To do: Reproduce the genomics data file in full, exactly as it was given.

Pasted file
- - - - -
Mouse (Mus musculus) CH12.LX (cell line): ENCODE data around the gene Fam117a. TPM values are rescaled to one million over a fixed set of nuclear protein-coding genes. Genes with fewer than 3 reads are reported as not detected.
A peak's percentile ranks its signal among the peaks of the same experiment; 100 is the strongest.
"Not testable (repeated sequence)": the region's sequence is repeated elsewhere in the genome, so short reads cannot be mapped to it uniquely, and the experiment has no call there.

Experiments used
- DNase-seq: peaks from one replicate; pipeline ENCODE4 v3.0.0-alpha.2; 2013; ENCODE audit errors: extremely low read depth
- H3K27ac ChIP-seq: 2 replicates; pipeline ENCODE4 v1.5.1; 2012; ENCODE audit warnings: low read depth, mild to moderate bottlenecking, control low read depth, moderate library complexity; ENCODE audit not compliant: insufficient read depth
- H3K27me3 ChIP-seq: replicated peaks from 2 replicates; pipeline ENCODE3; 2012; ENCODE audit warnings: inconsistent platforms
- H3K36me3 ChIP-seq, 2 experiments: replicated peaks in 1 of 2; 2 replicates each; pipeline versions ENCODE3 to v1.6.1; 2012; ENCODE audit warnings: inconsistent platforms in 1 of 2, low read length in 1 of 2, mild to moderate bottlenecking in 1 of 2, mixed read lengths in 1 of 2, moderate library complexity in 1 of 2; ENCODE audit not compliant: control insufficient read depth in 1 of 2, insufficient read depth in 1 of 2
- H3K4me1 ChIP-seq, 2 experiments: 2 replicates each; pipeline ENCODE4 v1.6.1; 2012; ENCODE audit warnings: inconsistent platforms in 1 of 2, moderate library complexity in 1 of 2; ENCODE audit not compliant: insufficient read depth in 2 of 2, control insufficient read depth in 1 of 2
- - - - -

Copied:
Mouse (Mus musculus) CH12.LX (cell line): ENCODE data around the gene Fam117a. TPM values are rescaled to one million over a fixed set of nuclear protein-coding genes. Genes with fewer than 3 reads are reported as not detected.
A peak's percentile ranks its signal among the peaks of the same experiment; 100 is the strongest.
"Not testable (repeated sequence)": the region's sequence is repeated elsewhere in the genome, so short reads cannot be mapped to it uniquely, and the experiment has no call there.

Experiments used
- DNase-seq: peaks from one replicate; pipeline ENCODE4 v3.0.0-alpha.2; 2013; ENCODE audit errors: extremely low read depth
- H3K27ac ChIP-seq: 2 replicates; pipeline ENCODE4 v1.5.1; 2012; ENCODE audit warnings: low read depth, mild to moderate bottlenecking, control low read depth, moderate library complexity; ENCODE audit not compliant: insufficient read depth
- H3K27me3 ChIP-seq: replicated peaks from 2 replicates; pipeline ENCODE3; 2012; ENCODE audit warnings: inconsistent platforms
- H3K36me3 ChIP-seq, 2 experiments: replicated peaks in 1 of 2; 2 replicates each; pipeline versions ENCODE3 to v1.6.1; 2012; ENCODE audit warnings: inconsistent platforms in 1 of 2, low read length in 1 of 2, mild to moderate bottlenecking in 1 of 2, mixed read lengths in 1 of 2, moderate library complexity in 1 of 2; ENCODE audit not compliant: control insufficient read depth in 1 of 2, insufficient read depth in 1 of 2
- H3K4me1 ChIP-seq, 2 experiments: 2 replicates each; pipeline ENCODE4 v1.6.1; 2012; ENCODE audit warnings: inconsistent platforms in 1 of 2, moderate library complexity in 1 of 2; ENCODE audit not compliant: insufficient read depth in 2 of 2, control insufficient read depth in 1 of 2